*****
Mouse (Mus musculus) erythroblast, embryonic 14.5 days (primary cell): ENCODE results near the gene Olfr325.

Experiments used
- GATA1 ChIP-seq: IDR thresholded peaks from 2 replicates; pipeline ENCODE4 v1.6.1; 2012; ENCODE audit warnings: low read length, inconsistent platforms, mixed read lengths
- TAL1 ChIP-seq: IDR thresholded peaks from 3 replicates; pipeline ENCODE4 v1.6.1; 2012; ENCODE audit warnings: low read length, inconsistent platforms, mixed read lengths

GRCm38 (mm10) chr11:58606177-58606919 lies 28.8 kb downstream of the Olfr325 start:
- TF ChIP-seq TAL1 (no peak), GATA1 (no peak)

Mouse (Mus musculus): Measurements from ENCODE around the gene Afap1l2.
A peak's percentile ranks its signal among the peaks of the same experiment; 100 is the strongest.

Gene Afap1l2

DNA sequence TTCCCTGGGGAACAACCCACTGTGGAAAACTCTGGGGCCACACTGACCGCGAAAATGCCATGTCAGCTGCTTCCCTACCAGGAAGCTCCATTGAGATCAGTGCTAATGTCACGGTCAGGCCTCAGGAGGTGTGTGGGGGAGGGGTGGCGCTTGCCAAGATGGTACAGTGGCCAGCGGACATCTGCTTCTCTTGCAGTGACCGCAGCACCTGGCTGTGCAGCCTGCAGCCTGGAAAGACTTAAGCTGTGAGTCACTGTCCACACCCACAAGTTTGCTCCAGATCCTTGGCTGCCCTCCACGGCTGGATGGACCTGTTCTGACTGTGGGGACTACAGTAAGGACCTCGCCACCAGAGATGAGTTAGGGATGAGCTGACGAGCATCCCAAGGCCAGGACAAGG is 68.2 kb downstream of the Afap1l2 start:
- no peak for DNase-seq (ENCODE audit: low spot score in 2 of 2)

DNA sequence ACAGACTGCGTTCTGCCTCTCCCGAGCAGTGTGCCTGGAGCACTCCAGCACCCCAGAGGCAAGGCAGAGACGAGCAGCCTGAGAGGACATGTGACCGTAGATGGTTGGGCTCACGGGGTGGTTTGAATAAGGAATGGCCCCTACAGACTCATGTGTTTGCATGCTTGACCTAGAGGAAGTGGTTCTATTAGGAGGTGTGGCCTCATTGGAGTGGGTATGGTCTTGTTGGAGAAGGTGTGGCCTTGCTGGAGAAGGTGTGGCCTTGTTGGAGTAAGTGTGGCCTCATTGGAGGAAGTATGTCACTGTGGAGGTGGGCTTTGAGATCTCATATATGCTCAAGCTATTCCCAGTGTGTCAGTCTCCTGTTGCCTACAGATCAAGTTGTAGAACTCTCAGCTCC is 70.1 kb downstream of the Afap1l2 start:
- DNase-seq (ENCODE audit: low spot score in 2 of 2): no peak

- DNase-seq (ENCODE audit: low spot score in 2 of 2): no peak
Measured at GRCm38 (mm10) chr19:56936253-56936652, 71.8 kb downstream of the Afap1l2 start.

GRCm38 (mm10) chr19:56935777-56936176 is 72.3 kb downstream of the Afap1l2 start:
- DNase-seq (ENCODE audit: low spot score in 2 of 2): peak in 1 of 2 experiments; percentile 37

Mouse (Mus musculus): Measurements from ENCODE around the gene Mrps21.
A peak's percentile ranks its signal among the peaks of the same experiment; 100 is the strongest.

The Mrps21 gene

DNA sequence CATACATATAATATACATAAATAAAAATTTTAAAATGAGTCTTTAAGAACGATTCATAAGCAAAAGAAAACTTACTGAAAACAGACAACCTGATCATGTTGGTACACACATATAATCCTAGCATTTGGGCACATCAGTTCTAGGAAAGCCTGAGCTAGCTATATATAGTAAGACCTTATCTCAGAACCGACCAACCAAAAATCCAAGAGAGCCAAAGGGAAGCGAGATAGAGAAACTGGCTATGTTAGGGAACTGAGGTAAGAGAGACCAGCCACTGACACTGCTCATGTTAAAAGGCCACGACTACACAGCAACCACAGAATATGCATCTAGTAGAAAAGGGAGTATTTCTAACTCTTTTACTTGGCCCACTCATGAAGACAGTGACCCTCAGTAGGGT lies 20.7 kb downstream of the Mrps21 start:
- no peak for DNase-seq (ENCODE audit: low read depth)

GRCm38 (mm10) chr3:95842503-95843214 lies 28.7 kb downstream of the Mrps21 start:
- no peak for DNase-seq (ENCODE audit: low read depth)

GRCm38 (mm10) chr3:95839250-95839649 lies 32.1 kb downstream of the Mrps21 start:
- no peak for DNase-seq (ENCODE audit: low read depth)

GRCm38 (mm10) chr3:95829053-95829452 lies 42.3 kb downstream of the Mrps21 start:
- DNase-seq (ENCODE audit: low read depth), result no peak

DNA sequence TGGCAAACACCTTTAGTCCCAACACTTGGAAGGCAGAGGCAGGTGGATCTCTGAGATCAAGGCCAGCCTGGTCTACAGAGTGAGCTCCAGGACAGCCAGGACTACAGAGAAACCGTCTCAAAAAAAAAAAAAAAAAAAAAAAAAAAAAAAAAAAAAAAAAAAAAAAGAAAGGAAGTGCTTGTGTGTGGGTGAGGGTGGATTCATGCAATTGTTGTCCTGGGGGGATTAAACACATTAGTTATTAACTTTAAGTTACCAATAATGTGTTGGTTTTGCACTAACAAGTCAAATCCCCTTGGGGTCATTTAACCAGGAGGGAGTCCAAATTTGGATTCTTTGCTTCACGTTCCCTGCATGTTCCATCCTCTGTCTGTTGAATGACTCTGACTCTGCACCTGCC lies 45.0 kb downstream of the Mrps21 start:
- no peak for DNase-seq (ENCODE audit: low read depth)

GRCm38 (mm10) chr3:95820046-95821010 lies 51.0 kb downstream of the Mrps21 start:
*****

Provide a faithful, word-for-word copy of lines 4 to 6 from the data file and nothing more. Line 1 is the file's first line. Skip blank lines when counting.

- TAL1 ChIP-seq: IDR thresholded peaks from 3 replicates; pipeline ENCODE4 v1.6.1; 2012; ENCODE audit warnings: low read length, inconsistent platforms, mixed read lengths

GRCm38 (mm10) chr11:58606177-58606919 lies 28.8 kb downstream of the Olfr325 start:
- TF ChIP-seq TAL1 (no peak), GATA1 (no peak)